- Report Published -
|Notification for Breaches of Personal Health Records|
|Joint Commission on Health Care|
|Letter Request from Senate Committee for Courts of Justice |
|Senate Bill 1229, introduced by Senator George L. Barker during the 2009 General Assembly Session, sought to provide additional protections for medical information by requiring that individuals be notified of security breaches involving databases containing their health information. SB 1229 was referred by the Senate Committee for Courts of Justice to the Joint Commission on Technology and Science (JCOTS) and the Joint Commission on Health Care (JCHC) for study.|
Individually-identifiable health information is collected or retained by numerous public and private entities. When the Health Insurance Portability and Accountability Act (HIPAA) was enacted, stringent standards were established to protect the privacy of health information maintained by health care providers, health insurers, and health care clearinghouses. Recently, new entities called personal health record vendors have emerged. These personal health record vendors are not subject to HIPAA requirements even though the vendors maintain sensitive identifiable health information that has been provided by consumers. SB 1229 sought to add personal health record vendors within the definition of health care providers that are subject to Virginia’s privacy provisions in Code of Virginia § 32.1-127.1:03 and to create within Code § 18.2-186.6 a notification requirement for breaches of individually-identifiable health information.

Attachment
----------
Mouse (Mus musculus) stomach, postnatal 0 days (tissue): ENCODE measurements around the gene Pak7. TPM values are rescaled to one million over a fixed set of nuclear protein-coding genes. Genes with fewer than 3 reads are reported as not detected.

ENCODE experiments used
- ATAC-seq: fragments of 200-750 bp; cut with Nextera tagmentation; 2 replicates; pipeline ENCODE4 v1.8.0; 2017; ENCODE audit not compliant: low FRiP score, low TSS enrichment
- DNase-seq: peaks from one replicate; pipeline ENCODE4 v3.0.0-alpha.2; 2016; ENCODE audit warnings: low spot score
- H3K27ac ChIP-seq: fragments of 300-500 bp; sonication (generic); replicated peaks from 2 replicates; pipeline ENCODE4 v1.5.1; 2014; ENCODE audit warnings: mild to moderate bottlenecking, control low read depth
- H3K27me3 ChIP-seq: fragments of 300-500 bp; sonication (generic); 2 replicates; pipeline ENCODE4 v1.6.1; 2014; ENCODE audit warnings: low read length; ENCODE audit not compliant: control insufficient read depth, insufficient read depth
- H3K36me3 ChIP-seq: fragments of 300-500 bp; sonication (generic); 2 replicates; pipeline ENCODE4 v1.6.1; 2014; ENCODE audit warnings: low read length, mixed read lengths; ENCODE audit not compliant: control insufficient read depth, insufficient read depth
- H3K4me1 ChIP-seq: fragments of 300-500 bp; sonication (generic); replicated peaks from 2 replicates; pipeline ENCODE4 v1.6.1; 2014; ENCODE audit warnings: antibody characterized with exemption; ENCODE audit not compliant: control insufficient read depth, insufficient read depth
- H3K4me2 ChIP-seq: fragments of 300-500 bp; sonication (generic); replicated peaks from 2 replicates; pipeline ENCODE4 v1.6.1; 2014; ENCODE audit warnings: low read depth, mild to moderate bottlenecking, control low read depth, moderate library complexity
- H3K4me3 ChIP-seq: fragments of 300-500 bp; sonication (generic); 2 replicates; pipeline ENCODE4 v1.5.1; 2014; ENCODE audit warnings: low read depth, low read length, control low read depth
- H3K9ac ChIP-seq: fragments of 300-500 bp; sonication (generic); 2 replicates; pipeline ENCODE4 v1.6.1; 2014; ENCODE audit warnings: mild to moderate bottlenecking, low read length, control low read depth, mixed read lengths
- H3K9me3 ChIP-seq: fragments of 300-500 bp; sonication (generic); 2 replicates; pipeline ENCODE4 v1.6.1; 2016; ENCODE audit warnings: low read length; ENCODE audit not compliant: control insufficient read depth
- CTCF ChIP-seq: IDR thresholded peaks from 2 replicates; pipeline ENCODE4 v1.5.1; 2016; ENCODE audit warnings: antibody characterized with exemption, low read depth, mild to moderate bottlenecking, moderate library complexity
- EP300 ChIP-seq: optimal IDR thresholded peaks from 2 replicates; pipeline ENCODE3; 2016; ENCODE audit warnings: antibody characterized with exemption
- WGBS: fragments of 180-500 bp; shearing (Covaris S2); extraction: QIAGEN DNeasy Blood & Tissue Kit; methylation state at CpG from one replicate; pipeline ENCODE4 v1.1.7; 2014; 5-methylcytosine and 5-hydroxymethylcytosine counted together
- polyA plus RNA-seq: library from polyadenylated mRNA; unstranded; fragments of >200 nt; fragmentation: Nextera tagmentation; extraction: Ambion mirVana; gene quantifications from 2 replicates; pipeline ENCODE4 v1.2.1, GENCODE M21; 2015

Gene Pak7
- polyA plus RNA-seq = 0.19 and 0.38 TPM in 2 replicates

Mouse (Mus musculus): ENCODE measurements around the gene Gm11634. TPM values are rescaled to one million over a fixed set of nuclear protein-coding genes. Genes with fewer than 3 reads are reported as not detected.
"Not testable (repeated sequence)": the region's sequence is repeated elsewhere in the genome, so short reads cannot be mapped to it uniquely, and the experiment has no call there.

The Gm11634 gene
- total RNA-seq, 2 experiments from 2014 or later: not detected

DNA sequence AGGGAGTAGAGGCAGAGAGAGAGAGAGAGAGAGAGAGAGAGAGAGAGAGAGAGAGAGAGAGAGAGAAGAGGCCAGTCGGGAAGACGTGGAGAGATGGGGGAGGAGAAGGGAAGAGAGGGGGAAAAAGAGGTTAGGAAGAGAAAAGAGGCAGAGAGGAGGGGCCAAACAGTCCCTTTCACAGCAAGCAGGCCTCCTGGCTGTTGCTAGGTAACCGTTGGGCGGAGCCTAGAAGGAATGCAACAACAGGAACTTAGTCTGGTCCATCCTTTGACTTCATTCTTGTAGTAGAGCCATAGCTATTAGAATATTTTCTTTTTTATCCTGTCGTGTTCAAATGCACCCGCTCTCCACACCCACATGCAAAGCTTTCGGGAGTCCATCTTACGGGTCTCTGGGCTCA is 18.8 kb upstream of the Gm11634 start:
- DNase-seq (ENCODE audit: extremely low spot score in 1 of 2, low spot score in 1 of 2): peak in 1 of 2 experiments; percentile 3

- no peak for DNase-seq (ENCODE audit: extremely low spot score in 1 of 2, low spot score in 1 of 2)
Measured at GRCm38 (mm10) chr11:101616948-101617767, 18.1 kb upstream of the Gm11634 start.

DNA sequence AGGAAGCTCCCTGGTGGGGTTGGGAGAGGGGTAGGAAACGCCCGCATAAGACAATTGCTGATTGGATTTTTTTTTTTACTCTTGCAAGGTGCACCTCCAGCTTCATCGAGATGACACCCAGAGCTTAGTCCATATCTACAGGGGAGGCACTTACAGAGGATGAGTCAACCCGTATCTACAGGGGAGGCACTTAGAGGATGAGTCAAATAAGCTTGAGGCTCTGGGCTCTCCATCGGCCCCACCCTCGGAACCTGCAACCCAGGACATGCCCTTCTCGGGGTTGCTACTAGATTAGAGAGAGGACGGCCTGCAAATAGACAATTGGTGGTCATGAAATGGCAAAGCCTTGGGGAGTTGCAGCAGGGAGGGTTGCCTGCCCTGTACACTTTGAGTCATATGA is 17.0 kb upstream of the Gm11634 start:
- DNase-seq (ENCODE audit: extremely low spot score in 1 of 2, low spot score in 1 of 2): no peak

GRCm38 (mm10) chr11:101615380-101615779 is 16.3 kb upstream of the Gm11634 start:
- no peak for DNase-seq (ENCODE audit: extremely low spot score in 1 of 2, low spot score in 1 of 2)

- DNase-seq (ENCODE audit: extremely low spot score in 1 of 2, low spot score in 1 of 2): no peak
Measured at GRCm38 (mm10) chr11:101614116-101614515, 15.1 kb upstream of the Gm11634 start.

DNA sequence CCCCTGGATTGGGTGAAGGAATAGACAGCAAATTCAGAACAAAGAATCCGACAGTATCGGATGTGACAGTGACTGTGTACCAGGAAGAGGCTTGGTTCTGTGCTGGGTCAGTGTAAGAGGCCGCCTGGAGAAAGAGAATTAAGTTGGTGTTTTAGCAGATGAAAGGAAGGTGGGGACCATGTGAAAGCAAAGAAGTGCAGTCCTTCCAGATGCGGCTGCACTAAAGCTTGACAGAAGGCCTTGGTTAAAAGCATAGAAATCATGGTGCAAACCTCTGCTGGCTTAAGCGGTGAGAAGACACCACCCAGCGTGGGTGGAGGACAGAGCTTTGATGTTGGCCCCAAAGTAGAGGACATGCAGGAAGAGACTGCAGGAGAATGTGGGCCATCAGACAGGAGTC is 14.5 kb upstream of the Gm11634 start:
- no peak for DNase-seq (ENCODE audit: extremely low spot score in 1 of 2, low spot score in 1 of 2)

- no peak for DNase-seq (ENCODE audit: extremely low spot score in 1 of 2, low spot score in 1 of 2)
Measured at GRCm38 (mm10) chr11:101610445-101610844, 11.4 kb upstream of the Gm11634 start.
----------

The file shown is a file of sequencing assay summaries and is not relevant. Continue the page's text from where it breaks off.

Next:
Since the time that SB 1229 was referred to JCOTS and JCHC, additional federal notification requirements were enacted pursuant to the privacy provisions contained within the Health Information Technology for Economic and Clinical Health Act (of the American Recovery and Reinvestment Act of 2009). Although these notification requirements addressed the objectives of SB 1229, the JCOTS/JCHC study determined that some collections of individually-identifiable health information maintained by State government entities were not covered by the new federal requirements. Consequently during the 2010 General Assembly Session, three bills (HB 525, HB 1039, and SB 224) were introduced to create breach notification requirements for State and local governmental entities; HB 1039 was enacted (2010 Acts of Assembly, Chapter 852).
On behalf of the Joint Commission and staff, I would like to thank representatives of the Health Law Section of the Virginia State Bar, the Joint Commission on Technology and Science, and the Office of the Attorney General for their participation and assistance in this study.